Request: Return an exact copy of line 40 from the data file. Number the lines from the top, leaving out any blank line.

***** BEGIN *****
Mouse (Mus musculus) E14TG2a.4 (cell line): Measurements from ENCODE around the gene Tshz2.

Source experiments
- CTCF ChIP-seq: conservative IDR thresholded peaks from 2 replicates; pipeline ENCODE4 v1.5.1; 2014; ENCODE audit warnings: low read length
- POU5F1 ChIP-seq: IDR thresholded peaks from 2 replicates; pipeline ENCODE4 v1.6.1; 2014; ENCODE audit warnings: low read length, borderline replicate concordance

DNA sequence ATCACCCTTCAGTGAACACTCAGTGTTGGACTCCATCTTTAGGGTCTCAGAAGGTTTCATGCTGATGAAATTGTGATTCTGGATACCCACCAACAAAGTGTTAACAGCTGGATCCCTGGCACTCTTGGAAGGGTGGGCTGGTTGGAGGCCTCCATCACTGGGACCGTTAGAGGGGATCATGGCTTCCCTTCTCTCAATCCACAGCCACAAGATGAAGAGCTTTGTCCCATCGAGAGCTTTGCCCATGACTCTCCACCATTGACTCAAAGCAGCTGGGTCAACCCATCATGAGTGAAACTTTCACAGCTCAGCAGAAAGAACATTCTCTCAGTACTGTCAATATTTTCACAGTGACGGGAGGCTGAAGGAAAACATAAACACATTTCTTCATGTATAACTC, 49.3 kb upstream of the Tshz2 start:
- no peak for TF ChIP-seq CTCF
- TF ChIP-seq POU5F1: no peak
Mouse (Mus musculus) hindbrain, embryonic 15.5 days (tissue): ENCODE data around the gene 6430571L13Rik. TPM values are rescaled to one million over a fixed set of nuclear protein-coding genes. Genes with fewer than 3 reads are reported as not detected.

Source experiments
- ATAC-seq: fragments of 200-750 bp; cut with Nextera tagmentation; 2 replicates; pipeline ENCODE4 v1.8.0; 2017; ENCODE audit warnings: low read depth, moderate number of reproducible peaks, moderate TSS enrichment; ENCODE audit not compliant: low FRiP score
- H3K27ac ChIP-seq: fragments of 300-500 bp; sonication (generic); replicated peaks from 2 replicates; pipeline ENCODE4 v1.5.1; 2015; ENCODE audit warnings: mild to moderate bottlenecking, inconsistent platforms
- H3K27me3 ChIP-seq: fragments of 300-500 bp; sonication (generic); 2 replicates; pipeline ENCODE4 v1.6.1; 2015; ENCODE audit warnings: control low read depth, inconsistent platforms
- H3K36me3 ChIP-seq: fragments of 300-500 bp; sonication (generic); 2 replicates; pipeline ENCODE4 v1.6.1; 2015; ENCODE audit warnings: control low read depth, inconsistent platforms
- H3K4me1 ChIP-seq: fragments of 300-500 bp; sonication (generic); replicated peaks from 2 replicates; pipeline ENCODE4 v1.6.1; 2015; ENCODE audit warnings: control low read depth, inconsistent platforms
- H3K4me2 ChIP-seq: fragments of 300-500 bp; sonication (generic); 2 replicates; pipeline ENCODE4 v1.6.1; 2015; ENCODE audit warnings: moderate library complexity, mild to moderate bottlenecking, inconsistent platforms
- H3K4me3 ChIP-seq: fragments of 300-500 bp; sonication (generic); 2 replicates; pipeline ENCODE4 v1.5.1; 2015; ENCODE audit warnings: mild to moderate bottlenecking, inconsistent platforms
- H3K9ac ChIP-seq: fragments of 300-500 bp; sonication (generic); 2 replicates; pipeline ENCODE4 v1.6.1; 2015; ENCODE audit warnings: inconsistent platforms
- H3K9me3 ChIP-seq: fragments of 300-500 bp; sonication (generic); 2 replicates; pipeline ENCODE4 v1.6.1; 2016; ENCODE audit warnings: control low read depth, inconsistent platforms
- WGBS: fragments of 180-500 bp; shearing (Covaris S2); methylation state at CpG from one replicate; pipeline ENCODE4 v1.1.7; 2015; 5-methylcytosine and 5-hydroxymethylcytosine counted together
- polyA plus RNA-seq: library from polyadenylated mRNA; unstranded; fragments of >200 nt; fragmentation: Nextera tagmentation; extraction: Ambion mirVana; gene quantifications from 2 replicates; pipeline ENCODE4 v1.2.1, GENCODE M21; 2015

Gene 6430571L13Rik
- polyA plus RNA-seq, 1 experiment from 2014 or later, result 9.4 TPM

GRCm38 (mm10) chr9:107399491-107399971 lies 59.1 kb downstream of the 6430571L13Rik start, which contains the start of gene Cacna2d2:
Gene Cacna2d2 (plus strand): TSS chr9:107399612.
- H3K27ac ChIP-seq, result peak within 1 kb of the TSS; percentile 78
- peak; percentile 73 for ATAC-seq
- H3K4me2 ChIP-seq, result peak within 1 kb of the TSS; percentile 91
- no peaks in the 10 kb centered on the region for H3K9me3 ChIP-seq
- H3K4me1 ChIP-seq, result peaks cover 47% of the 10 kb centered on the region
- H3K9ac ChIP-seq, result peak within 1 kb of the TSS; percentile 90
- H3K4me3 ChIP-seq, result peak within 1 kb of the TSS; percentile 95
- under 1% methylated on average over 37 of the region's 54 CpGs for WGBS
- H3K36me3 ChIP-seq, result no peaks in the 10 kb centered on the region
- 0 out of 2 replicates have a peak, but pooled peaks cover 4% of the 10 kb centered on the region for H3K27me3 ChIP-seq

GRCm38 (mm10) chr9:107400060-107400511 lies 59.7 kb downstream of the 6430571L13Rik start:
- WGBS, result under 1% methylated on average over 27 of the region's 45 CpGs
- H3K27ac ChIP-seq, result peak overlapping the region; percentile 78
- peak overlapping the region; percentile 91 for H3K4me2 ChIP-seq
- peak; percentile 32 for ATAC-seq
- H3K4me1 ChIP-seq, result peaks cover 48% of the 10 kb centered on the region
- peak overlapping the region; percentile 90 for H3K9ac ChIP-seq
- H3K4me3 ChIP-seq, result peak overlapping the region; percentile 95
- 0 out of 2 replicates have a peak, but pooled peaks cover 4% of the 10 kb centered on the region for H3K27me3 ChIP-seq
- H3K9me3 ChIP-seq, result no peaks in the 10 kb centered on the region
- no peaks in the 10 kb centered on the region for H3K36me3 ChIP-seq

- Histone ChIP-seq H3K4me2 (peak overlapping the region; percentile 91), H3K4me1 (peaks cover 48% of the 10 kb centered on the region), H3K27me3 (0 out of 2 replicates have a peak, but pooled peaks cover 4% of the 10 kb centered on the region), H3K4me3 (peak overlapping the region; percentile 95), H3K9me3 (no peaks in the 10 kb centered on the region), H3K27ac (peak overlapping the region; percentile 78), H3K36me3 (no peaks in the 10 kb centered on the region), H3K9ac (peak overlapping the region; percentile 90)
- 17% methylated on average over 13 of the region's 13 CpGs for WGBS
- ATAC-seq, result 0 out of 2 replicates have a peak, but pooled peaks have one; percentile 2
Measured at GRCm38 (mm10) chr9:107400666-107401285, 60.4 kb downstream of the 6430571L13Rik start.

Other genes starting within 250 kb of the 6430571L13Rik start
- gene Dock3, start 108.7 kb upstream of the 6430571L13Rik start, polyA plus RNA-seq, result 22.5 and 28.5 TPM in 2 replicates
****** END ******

- H3K4me1 ChIP-seq, result peaks cover 48% of the 10 kb centered on the region